It’s hard to tell if your child has amblyopia unless you notice the child has an eye turn, which is a significant risk factor. It’s also impossible for a parent to determine if one eye has a more significant refractive error (prescription) than the other. The best way to tell if your child has a lazy eye is through a complete exam with an eye doctor. Bring your child in for an eye exam by age 3 but if you suspect a problem bring them in right away. Early diagnosis can prevent what could eventually become significantly diminished visual acuity and depth perception.

Treatment
Most of the time amblyopia cannot be entirely corrected. The vision in the amblyopic eye will always be a bit weaker than the other. However, with treatment, vision in the amblyopic eye can be improved to some extent. Treatment involves encouraging the weak eye to develop. This is done using eye patches and glasses. The strong eye may be patched to encourage the weak eye to develop. Most of the time the amblyopic eye will require glasses.

 

Presbyopia

PresbyopiaAs a people get older, usually when they reach their mid 40s, a condition called presbyopia can develop. Presbyopia is the inability to focus on objects at near. One usually notices that it is harder to read or use the computer. Progressive lenses or reading glasses are a way to remedy this condition. These glasses supplement the focusing power we lose as we get older.

Presbyopia is a natural consequence of the aging process. There is no cure, though researchers are constantly looking for one. Even if someone has never had vision problems before, one can still develop presbyopia. It may seem to occur suddenly, but it actually occurs over a long period of time. Symptoms include having to hold things at arm’s length to see them clearly, eye strain, fatigue, and headaches from near work.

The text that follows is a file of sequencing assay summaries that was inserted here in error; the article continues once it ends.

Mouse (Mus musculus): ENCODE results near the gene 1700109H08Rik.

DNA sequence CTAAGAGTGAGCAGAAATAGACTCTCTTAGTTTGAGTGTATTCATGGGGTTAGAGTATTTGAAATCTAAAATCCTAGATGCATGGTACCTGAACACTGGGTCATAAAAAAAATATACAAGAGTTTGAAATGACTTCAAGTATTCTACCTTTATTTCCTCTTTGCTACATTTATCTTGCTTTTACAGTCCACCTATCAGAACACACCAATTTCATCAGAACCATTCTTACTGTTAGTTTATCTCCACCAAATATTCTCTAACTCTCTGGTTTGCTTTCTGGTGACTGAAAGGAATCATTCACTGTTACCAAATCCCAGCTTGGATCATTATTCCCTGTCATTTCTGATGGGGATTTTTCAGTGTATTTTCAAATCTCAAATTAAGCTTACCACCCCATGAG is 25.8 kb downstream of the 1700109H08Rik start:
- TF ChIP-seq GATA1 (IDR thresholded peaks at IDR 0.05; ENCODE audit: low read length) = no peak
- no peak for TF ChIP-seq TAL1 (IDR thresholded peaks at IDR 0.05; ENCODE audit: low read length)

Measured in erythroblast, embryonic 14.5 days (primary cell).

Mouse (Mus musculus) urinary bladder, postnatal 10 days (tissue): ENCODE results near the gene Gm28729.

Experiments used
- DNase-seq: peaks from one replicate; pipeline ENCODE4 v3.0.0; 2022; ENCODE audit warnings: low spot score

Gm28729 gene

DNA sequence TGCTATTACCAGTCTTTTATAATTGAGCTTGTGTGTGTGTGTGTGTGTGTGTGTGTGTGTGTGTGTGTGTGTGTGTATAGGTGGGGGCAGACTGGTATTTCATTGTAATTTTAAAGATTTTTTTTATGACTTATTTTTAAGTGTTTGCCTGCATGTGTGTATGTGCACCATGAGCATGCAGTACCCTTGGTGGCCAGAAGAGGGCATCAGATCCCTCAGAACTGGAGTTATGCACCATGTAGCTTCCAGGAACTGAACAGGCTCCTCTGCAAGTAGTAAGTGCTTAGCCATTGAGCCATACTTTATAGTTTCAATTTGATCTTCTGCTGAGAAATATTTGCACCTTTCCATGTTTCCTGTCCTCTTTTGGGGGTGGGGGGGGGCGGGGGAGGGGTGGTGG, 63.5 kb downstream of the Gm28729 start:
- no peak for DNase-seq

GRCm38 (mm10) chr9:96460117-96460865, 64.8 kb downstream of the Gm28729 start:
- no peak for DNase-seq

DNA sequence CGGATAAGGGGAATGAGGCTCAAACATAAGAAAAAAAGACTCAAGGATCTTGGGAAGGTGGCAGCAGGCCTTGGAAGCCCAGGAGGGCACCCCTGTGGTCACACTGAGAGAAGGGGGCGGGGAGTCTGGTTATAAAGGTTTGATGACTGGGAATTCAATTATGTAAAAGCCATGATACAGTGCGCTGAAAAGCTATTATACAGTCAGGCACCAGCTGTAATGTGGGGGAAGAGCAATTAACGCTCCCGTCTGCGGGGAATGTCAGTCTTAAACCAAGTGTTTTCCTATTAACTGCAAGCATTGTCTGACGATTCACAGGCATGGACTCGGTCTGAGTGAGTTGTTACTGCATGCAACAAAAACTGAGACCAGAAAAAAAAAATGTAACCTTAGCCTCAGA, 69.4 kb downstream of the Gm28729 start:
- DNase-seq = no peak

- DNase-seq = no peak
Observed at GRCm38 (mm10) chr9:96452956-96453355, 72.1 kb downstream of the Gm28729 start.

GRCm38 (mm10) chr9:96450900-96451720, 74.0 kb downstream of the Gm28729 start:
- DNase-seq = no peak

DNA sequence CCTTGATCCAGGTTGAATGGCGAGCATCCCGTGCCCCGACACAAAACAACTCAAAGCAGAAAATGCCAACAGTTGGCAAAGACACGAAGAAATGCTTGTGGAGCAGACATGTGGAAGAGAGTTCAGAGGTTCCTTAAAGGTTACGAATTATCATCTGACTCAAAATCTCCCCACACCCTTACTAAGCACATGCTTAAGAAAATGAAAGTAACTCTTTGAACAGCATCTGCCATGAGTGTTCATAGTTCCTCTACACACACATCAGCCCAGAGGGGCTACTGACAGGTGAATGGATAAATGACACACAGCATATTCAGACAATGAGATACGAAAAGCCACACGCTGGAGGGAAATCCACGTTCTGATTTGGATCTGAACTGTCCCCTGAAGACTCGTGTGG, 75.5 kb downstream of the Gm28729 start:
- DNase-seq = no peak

Astigmatism

astigmatismSometimes the cornea is shaped irregularly resulting in two different focal points that don’t focus on the retina. This is known as astigmatism. For the cornea to bend light correctly, it should be spherically shaped, like a baseball or basketball. Astigmatic corneas are shaped more like a football which can cause blurry vision. The cause of astigmatism is unknown. Astigmatism is often associated with myopia or hyperopia and it usually is present from birth. It may be hereditary or it may be caused by disease, trauma or eye surgery. Mild astigmatism usually does not need to be corrected. Eyeglasses, contact lenses, or refractive surgery can correct moderate to high degrees of astigmatism.

 

Computer Vision Syndrome

Computer Vision Syndrome or CVSComputer vision syndrome (CVS) affects three out of four computer users. It is a series of symptoms related to extended periods of computer usage. Though it is no cause for panic, measures can be taken to relieve symptoms of CVS.

Symptoms
CVS can appear as a variety of symptoms. Headaches, eye strain, neck and back aches, sensitivity to light, blurred vision, fluctuating vision, double vision, and red, dry or irritated eyes are all possible problems related to CVS.

Risk Factors
Any computer user can develop CVS. Your vision, your computer and the environment where you use your computer are all factors which can lead to CVS.